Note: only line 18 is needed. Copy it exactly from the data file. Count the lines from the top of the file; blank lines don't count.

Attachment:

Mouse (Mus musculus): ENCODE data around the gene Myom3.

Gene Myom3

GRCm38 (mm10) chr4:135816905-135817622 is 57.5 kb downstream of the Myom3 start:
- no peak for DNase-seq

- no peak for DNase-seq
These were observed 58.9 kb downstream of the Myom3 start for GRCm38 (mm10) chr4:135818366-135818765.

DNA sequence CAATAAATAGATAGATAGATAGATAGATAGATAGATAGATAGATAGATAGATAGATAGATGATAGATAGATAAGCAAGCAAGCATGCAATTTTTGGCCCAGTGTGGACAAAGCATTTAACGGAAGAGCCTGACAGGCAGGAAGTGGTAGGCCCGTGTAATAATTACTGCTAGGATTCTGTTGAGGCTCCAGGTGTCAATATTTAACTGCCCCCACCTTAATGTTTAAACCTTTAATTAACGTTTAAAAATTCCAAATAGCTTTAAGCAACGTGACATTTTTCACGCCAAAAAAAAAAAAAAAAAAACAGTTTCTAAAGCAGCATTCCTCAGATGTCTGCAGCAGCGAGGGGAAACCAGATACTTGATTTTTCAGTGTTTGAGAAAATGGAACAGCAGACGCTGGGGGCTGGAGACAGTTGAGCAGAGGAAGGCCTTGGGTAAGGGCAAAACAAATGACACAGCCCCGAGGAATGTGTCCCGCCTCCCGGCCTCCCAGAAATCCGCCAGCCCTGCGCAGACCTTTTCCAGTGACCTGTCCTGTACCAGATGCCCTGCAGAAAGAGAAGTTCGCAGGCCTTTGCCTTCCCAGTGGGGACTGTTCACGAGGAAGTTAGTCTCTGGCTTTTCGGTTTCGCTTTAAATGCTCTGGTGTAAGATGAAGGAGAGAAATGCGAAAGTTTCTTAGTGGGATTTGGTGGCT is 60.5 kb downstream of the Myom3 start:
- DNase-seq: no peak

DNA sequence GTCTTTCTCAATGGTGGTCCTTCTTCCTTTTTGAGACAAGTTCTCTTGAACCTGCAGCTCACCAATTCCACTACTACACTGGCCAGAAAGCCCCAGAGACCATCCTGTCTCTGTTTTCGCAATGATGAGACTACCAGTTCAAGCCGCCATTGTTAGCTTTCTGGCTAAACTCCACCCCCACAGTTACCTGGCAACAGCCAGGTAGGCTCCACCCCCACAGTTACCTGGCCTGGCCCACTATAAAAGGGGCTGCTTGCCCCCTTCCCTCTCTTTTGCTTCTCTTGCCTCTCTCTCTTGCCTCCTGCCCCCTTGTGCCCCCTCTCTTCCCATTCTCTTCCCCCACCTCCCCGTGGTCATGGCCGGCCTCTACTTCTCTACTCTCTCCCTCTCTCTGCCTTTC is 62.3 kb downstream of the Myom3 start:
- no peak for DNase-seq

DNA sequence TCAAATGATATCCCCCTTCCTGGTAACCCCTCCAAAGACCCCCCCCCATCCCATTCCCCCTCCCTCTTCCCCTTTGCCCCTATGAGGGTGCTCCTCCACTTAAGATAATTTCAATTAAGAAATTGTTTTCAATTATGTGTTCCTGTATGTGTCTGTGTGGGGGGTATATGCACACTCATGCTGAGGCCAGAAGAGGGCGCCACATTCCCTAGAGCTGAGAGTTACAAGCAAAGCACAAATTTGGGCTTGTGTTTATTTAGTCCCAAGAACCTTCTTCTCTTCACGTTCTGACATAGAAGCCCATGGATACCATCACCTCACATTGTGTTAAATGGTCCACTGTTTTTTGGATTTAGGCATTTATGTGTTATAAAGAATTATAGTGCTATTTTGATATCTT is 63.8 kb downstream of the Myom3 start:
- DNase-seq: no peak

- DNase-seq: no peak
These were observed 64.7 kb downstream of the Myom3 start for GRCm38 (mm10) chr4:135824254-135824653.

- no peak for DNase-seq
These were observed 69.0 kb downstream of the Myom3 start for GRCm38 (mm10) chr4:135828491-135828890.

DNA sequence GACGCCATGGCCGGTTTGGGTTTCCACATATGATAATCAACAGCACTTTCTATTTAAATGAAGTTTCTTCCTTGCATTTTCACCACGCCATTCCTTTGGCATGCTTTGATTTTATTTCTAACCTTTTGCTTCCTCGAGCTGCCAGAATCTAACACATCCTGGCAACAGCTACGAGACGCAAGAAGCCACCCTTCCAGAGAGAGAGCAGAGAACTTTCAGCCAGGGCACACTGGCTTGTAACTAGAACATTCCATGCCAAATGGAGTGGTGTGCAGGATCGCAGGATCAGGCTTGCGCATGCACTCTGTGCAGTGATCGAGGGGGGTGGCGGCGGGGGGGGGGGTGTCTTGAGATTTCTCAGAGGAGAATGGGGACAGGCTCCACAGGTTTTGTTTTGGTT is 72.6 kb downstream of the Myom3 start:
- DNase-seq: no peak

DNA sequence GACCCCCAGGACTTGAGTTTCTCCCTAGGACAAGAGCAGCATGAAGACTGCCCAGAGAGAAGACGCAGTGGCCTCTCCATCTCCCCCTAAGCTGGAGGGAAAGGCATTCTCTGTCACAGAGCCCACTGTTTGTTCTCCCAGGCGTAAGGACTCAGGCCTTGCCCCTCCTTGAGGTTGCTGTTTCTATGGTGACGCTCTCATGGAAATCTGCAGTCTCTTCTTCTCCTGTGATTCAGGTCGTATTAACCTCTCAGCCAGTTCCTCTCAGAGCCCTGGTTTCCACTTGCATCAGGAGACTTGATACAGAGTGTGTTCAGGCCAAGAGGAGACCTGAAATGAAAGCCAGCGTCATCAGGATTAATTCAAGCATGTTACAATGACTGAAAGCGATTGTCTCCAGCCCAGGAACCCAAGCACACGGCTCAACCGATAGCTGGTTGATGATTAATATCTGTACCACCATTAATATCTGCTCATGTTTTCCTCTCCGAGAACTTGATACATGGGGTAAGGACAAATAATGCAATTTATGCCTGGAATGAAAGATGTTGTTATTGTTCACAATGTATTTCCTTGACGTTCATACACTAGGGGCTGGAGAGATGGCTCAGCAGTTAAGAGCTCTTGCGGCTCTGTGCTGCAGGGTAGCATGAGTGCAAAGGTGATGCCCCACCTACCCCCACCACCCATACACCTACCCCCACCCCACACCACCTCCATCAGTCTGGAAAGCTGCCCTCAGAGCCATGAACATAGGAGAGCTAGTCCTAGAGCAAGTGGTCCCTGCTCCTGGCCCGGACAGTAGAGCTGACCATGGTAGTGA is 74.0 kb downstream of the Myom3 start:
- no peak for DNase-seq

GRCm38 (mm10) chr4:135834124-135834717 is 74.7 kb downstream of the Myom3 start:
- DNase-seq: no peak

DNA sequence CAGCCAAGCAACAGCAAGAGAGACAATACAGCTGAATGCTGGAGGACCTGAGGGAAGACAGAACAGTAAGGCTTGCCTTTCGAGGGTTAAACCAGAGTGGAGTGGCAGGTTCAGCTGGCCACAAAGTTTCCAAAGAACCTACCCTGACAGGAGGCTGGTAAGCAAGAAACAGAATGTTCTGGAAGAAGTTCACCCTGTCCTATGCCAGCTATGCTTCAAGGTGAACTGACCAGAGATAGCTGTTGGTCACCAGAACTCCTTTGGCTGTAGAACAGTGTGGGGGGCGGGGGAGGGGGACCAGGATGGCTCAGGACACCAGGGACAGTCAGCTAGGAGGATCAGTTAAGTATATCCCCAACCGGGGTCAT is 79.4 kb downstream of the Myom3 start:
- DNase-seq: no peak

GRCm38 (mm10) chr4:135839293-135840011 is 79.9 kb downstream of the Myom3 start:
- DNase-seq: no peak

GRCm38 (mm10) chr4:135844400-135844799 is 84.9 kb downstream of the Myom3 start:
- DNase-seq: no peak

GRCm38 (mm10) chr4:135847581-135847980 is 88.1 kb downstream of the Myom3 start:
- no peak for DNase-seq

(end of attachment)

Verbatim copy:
- DNase-seq: no peak